Make wands and more with cut stalks and a sense of adventure.
Add the wonderful fragrance of lavender in a nostalgic, inspirational form to the linen closet, in drawers or on the wall of your favorite room.
To begin, choose straight, long-stemmed flower stalks from the garden, selecting only enough to make the number of wands or baskets you plan to make immediately. It’s best to harvest lavender in late morning after the dew has dried and before it gets too hot. Here are two great options for making these pretty, fragrant crafts to preserve your garden’s legacy.
Although practice and wand making will improve the product to some extent, all wands bear the mark of the maker’s personality. I suggest beginners learn the skill by watching someone who has made wands before.
Because the wand is made by weaving a ribbon over and under adjacent stalks, you must use an odd number of stalks. (I usually use 13, but the number varies depending on the cultivar and how fat I want the head to be.) Harvest only the most robust and straight flower stalks. Cut them just above the first set of leaves and avoid any stalks with side flower stalks, which weaken the stalk and could break off during weaving.
• 6 feet 1/4-inch satin ribbon
• 13 stalks fresh, straight, long-stemmed lavender, such as ‘Grosso’, ‘Provence’, ‘Abrialis’, ‘Super’ or ‘Hidcote Giant’
• Heavy thread
1. Align the flower heads and wrap the thread tightly below the flowers, including one end of the ribbon. Knot the thread and trim the ends; leave 1/4 inch tail of the ribbon.
2. Turn the wand so the flowers point downward. One at a time, bend the stalks over the thread. (Pressing your thumbnail into the stalk above the thread as you bend it prevents breakage if the stalks have dried out a little.) Space stalks evenly like the spines of an umbrella (Figure 1).
3. Bring the ribbon to the outside of the umbrella and begin to weave over and under adjacent stalks. As you weave, pull on the ribbon fairly hard and make sure the flowers inside are covered (Figure 2). As the pulling causes the stalks to twist, realign them after weaving three rounds so they are once again straight and evenly spaced. Repeat this step if necessary after the sixth round.
4. After weaving beyond the flower heads, form a handle by weaving the ribbon tightly for 4 to 5 inches. Tie it off in a bow. After the wand dries, reweave the ribbon on the now shrunken handle and retie the bow.
Basket weave. Using an odd number of pairs of stalks (for example, 11 pairs or 22 stalks), weave the ribbon over and under alternate pairs. This shows off more of the ribbon in the finished wand.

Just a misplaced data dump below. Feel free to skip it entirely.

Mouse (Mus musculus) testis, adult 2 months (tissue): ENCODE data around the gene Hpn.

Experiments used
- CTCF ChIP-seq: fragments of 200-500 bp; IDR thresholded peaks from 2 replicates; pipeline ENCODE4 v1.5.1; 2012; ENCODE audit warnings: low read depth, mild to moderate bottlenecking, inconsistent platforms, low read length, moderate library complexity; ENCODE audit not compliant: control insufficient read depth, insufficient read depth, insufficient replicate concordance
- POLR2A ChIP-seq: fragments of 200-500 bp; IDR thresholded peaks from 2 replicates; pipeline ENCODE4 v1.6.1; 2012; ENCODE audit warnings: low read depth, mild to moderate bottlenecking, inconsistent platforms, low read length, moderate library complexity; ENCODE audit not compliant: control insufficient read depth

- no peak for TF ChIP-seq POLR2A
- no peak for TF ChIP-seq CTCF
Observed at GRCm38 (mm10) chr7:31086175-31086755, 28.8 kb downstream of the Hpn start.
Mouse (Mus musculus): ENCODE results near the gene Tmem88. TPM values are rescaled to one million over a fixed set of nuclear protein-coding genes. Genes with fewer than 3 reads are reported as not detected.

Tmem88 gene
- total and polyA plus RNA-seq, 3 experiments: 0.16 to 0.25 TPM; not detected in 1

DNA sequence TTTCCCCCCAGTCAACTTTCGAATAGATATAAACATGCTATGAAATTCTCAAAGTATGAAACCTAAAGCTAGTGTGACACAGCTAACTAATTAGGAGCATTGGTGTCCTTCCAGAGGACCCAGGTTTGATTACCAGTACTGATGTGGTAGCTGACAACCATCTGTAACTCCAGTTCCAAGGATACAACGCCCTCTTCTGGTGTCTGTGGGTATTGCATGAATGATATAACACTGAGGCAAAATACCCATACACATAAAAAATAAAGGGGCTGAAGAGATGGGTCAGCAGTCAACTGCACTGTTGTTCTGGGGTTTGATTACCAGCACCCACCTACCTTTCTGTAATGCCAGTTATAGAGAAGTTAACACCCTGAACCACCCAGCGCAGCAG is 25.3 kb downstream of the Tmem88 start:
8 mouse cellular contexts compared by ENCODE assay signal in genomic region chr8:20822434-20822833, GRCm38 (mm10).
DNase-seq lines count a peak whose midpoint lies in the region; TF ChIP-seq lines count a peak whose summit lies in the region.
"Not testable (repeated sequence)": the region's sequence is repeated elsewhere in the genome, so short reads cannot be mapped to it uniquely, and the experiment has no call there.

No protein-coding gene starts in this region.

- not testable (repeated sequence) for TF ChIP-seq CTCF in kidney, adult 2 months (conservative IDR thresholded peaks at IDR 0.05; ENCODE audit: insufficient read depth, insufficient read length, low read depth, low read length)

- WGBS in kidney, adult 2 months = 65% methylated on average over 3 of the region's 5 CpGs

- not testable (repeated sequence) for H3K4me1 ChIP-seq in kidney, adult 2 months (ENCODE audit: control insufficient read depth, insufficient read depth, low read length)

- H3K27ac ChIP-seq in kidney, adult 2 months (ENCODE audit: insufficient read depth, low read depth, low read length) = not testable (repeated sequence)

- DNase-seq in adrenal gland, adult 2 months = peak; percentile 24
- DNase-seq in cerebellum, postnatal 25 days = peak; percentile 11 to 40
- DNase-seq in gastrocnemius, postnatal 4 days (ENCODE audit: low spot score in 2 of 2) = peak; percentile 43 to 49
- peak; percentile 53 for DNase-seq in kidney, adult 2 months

Tie in two ribbons in coordinating colors. Weave the first round with one ribbon, then use the second to weave the next round. Continue to alternate rounds.
The late Adgie Hulse showed me this variation of the classic lavender wand during one of the annual lavender potluck meetings of the Willamette Valley Herb Society. Hang the little baskets in the bathroom, from a car’s rearview mirror or on the Christmas tree. They also make grand floral bouquets in dollhouse entranceways.
• 7 or 9 fresh straight flower stalks of ‘Grosso’, ‘Abrialis’, ‘Super’ or ‘Hidcote Giant’ lavender
• 4 feet of 1/8-inch satin ribbon
• Heavyweight thread
1. Wrap and tie the lavender stalks and one end of the ribbon with the thread 1 inch below the flower heads (the lower down the stalks you tie, the larger the finished basket).
2. Turn the wand upside down and bend the stalks over one at a time, spacing them evenly (Figure 3).
3. Weave the ribbon around the “umbrella” until the ribbon is nearly level with the second lowest whorl of flowers.
4. Select two long, strong stalks opposite each other to form the handle. Stop weaving the ribbon at one of the stalks chosen for the handle. Cut off the remaining stalks about 1/4 inch above the ribbon so the ribbon won’t fall off (Figure 4).
5. Cut the ribbon, leaving 12 to 18 inches. Guide the end of the shorter of the two remaining stalks into the opposite side of the basket next to another stalk. Loosely twist the remaining stalk around the short stalk handle and bury the end as you did for the first one (Figure 5).
6. Wrap the ribbon in a spiral around the handle and shape it into an arc. Tie the ribbon in a small bow at the base of the handle.
7. Allow the basket to dry completely.
8. Tuck in some dark-flowered sprigs of dried lavender for contrast or use sprigs of baby’s breath or colored statice to make a tiny floral bouquet.
More than 150 workshops, great deals from more than 200 exhibitors, off-stage demos, inspirational keynotes, and great food!LEARN MORE